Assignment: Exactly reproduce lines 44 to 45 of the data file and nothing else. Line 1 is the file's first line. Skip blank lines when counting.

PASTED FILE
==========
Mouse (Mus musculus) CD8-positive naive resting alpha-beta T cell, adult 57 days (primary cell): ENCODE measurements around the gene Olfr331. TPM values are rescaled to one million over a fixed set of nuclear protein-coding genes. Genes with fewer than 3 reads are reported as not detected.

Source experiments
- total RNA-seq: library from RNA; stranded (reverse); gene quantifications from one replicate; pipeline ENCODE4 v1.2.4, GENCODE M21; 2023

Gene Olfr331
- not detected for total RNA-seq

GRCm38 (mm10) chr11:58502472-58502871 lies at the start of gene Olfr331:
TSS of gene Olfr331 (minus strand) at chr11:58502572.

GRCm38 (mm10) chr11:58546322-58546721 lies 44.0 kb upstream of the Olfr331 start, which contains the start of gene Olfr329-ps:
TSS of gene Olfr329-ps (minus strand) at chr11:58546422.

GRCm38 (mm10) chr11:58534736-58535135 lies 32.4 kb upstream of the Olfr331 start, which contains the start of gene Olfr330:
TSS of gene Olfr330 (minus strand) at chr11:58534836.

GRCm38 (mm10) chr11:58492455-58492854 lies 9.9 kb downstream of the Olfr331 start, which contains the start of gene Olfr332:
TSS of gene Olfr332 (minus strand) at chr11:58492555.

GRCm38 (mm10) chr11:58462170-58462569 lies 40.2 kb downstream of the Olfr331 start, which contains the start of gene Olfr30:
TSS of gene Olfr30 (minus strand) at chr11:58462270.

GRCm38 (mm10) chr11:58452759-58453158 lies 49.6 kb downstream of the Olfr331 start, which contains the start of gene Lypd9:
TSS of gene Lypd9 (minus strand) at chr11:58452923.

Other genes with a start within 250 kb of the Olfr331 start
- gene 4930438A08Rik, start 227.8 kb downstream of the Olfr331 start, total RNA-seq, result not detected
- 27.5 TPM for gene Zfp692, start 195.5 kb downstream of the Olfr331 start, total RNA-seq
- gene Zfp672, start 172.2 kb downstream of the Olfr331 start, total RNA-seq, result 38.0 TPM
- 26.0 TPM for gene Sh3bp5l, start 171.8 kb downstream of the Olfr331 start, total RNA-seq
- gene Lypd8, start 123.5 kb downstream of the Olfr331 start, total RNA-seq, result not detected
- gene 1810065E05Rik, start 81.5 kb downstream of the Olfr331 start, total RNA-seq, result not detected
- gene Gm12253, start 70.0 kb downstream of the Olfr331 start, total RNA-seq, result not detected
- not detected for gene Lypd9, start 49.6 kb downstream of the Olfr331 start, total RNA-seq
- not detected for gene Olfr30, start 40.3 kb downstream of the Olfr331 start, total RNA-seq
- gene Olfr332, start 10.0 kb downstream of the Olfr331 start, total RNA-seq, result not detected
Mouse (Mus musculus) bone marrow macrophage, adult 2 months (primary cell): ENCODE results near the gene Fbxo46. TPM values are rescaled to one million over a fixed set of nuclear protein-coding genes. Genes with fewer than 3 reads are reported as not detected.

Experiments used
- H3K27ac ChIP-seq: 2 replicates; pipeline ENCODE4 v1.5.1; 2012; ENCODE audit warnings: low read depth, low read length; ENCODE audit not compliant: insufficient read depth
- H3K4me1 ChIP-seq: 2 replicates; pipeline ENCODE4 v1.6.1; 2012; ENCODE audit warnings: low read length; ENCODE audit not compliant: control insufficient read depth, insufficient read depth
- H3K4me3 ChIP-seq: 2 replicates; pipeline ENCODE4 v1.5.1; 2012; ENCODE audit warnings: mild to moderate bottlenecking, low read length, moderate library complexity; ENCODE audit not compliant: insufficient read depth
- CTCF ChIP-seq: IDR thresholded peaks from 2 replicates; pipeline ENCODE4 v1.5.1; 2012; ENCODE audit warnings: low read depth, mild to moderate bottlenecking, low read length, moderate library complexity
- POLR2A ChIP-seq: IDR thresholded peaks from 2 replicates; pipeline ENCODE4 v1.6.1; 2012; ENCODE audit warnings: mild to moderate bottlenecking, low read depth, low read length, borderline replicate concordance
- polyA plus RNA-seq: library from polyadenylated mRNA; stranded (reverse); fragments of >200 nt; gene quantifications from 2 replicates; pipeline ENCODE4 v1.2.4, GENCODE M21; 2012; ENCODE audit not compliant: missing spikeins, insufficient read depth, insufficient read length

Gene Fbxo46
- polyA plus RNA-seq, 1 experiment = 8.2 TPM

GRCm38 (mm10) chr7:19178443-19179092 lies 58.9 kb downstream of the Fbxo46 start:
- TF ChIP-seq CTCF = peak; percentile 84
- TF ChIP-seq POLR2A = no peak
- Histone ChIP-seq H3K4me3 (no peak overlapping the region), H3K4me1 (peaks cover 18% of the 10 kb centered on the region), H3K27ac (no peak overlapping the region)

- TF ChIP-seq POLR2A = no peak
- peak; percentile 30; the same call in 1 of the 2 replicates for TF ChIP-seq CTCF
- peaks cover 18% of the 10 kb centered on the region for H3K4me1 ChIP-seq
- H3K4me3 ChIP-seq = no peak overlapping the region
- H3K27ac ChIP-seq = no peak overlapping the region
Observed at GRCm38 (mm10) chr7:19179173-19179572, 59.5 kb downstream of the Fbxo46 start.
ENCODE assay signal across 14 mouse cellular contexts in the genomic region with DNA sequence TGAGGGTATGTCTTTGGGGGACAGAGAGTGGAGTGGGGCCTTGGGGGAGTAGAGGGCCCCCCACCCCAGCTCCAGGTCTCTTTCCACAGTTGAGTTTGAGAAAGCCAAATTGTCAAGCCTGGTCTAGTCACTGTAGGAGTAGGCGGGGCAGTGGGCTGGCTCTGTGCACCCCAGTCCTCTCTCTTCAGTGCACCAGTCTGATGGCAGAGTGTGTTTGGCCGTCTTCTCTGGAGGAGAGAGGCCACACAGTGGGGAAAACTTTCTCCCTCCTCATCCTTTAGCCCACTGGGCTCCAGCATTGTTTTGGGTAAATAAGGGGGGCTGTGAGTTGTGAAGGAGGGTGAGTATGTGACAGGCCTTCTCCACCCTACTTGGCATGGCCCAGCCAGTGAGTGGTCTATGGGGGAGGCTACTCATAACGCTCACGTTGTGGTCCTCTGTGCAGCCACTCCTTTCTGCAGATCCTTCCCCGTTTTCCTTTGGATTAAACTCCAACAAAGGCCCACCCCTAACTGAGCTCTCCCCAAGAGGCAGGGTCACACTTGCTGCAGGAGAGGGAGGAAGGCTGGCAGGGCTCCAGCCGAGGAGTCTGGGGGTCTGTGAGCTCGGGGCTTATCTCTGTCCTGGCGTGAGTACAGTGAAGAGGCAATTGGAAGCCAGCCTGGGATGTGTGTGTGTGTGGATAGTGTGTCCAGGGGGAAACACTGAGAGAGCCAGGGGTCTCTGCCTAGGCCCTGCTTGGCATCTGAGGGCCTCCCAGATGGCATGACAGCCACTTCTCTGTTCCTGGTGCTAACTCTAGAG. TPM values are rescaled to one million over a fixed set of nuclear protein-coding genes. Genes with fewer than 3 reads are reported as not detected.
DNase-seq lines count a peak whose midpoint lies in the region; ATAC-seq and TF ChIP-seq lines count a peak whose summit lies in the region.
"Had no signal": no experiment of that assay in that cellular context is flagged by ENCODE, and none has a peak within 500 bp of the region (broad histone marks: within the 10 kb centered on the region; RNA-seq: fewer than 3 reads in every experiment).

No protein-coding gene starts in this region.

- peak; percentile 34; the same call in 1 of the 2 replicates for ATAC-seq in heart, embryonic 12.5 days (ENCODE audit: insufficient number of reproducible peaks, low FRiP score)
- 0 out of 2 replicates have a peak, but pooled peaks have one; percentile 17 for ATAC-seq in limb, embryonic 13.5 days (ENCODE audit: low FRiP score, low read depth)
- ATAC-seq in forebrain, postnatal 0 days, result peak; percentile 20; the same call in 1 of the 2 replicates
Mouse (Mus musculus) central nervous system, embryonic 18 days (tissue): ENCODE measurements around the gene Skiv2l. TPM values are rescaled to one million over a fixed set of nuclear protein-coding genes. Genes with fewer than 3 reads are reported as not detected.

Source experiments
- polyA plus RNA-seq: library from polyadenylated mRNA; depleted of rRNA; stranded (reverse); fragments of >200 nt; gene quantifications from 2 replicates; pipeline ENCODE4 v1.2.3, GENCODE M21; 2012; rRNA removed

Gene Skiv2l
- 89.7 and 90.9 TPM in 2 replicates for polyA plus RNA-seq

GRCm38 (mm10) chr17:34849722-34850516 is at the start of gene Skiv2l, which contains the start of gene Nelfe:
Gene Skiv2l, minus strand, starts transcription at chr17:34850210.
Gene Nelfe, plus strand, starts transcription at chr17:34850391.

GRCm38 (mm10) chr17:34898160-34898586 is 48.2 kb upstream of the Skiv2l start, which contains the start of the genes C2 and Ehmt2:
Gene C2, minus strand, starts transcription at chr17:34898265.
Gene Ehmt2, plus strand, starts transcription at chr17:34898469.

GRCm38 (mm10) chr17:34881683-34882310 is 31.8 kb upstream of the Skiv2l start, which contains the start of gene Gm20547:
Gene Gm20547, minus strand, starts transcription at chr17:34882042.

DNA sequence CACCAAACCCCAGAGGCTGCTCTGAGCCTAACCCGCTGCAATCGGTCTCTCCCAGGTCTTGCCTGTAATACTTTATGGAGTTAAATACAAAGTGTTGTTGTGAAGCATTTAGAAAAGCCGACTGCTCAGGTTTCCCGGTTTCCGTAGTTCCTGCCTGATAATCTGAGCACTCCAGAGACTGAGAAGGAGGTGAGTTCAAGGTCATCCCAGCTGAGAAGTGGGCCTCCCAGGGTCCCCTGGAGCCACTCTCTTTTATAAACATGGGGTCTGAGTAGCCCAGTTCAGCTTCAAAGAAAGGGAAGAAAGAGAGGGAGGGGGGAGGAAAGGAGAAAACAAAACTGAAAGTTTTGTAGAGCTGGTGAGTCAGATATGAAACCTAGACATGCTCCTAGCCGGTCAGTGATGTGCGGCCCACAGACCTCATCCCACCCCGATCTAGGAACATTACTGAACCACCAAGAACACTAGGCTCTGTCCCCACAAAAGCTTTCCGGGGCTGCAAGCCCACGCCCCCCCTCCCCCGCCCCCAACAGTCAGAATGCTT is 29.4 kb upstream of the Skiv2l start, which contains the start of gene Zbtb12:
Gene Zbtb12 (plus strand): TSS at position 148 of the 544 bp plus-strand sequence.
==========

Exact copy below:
- peak; percentile 30; the same call in 1 of the 2 replicates for TF ChIP-seq CTCF
- peaks cover 18% of the 10 kb centered on the region for H3K4me1 ChIP-seq